This article provides a long list of helpful tips on how to save on energy this winter, including advice on appliances, maintenance of heaters, temperature control in the home, and more.
How to Save on Energy this Winter
Substantial amounts of household heat are lost through single-pane windows like these. Storm windows, or plastic sheeting taped over the frames, can cut the leakage in half . . . and closed drapes — or, better yet, insulated shutters — reduce heat loss even more.
This bundled-up sleeper has the right idea: You can cut heating costs as much as 15% just by turning the thermostat down to 60 degrees Fahrenheit at bedtime. Use quilts, warm night wear, and — if you like — furry bedfellows to take the bite out of chilly winter nights.
Chilly drafts like to sneak into a house through cracks at the edges of door and window frames. Caulking and weather stripping are inexpensive do-it-yourself projects which can slice 10% or more off the average household's energy bill.
Since moist air holds heat better than dry, your home will stay warmer at less cost, if you keep its relative humidity at 35 to 40%. Although a humidifier like this one is ideal, pans of water on radiators — or a good collection of houseplants — will also help.
For satisfactory temperature control, a thermostat is best located in a draft-free spot — always on an interior wall — and at least three feet from lamps, TV sets, and other heat–generating appliances.
Radios, TV sets, and electric lights aren't big consumers of current . . . but they all add up. It's a good ecological practice (and just plain good sense) to turn off any appliance you're not actually using.
An "instant on " TV set — especially of the tube type — uses power even when the screen is dark. It's best to plug such a unit into a socket controlled by a wall switch, or to provide it with an extra on–off control.
Light-colored walls, rugs, drapes, and furnishings are efficient reflectors which reduce the amount of artificial illumination needed to keep a room bright and cheerful.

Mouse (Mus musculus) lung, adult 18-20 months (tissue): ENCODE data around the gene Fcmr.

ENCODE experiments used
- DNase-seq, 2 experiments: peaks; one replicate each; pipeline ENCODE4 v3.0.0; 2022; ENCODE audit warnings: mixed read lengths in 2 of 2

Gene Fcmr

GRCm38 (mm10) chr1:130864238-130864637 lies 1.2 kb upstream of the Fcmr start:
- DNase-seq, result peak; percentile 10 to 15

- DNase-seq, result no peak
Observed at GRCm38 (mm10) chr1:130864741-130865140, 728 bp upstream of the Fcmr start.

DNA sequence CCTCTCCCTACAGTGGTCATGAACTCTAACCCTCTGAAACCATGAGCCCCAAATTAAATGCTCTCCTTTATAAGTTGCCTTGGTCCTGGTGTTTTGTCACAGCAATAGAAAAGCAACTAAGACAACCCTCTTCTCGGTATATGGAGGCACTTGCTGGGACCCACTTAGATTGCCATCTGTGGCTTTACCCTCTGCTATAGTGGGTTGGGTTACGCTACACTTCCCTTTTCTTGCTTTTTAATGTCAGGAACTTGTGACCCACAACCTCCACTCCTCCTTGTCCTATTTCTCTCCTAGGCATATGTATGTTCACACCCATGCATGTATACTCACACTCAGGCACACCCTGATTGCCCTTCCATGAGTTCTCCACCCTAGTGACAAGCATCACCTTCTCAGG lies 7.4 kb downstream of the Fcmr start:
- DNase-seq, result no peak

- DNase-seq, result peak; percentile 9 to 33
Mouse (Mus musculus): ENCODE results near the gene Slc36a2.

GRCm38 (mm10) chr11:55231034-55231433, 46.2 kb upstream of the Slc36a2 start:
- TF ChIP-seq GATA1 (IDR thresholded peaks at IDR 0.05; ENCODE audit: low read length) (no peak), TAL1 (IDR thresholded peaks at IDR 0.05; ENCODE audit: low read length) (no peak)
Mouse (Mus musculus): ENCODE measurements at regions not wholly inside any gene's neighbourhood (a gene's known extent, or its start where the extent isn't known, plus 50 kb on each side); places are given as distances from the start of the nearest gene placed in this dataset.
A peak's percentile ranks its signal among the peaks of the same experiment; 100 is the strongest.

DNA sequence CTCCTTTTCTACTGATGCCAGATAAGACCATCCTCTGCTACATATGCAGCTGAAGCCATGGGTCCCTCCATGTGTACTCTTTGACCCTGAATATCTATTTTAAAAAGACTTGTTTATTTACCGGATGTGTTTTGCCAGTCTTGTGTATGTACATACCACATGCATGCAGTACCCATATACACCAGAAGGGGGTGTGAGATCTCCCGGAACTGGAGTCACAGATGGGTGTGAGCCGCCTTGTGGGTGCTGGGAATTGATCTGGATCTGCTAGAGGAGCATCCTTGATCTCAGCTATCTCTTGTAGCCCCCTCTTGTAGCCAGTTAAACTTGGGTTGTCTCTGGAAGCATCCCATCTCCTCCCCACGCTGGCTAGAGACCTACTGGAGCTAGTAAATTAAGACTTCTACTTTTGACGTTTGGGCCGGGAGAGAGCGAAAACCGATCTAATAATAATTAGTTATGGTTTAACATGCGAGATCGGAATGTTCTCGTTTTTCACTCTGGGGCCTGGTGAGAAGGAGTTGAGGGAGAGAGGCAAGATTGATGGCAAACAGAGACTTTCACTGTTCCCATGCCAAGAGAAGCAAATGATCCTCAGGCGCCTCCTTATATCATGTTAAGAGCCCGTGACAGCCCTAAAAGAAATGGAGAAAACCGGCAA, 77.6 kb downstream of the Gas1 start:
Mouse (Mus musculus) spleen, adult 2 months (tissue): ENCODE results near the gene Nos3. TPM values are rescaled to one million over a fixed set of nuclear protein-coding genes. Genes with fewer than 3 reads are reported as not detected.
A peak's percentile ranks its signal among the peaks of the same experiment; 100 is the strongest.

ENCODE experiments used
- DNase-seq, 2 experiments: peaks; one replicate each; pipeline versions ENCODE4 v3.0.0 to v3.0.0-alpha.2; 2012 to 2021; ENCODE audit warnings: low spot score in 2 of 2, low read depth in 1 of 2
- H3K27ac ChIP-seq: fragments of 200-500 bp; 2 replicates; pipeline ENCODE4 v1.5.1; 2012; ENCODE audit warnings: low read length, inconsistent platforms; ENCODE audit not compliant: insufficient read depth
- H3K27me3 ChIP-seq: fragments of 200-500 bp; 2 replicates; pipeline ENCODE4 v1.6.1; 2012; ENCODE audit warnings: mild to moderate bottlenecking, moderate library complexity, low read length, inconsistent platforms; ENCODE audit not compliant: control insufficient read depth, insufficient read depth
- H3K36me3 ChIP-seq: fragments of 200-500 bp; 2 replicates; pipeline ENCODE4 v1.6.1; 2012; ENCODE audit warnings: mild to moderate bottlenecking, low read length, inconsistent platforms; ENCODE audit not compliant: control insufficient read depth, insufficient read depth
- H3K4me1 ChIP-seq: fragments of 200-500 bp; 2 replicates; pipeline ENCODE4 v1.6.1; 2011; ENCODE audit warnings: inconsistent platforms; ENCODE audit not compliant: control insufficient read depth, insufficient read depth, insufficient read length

In areas where bright illumination is needed, one large incandescent bulb performs more efficiently than several smaller ones . . . and all lights function best when well dusted.
Your furnace must be correctly adjusted to operate properly. You can cut its fuel consumption as much as 10% by having the system serviced yearly . . . preferably each fall. Filters used in forced-air heating should be cleaned or replaced monthly, and all radiators and other elements kept dust free.
An efficient alternative to a conventional furnace is the heat pump, which supplies 1-1 /2 to 2-1 /2 times as much heat as the electrical energy needed for its operation . . . and will also provide air conditioning come summer.
Since a natural gas heater needs a good flow of oxygen for top performance, make sure the unit's air intake is working well.
It's very important to check heating ducts for leaks, and to insulate any portions of the system that pass through unheated areas of the house (such as garages and basements). Otherwise, large quantities of warmth will escape on the way to lived-in rooms where the heat is most needed.
More than half the energy used in American homes goes into keeping our houses at livable temperatures . . . and every degree over 70 degrees Fahrenheit can add 5% to a family's fuel consumption (and costs). Substantial savings may be gained by leaving your thermostat at 68 degrees during the day (and wearing a sweater if you feel chilly).
We're sorry that we have to evict that bird from its comfortable nest . . . but chimneys should be cleaned yearly to avoid the danger of fire and to allow proper functioning of the household heating system.
Warm air, of course, rises . . . all too often, into the attic and on out through the roof. A 6inch layer of insulation between the upstairs storeroom and the main part of the house will cut this loss to a minimum.
If you can't resist the charm of an open fire, a wise choice of fuel will help to reduce its disadvantages. Hardwoods burn hot and clean and are preferable to softwoods, which emit chimney–fouling creosote.